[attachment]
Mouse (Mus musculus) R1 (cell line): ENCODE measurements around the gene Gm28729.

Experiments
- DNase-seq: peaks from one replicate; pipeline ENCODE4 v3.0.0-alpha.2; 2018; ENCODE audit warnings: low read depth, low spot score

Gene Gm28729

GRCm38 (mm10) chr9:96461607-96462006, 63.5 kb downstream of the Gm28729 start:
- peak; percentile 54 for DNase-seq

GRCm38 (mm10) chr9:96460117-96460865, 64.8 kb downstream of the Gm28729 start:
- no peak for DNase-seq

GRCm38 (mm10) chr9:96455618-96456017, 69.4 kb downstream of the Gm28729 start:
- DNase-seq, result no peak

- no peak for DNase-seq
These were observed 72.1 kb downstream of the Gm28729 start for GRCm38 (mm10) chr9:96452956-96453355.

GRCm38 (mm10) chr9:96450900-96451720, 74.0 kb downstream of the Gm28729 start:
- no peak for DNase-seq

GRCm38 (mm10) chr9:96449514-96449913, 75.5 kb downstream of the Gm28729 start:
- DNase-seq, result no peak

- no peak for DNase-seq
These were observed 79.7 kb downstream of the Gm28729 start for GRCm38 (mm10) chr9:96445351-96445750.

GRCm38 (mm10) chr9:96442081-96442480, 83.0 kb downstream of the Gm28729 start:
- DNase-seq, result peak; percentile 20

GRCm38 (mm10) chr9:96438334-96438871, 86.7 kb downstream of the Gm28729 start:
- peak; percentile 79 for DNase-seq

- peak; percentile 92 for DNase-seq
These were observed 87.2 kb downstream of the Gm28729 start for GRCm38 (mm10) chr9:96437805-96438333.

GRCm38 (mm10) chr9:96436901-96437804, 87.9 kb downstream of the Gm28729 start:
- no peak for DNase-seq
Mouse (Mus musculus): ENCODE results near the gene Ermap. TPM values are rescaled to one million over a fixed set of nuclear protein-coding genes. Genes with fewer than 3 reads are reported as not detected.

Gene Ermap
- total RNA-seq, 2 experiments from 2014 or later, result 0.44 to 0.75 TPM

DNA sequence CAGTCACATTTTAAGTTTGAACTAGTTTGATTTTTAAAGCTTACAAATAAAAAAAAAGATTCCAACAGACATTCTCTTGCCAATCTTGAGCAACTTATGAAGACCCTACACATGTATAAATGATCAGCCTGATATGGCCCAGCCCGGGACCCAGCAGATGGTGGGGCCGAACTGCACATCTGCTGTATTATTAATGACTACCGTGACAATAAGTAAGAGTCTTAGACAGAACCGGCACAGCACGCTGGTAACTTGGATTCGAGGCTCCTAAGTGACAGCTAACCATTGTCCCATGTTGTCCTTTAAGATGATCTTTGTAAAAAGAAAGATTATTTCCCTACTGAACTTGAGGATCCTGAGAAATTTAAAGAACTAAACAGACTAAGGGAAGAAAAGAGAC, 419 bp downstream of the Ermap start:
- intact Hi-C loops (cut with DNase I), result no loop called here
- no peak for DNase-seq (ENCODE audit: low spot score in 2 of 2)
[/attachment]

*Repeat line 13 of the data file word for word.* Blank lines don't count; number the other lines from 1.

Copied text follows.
GRCm38 (mm10) chr9:96450900-96451720, 74.0 kb downstream of the Gm28729 start: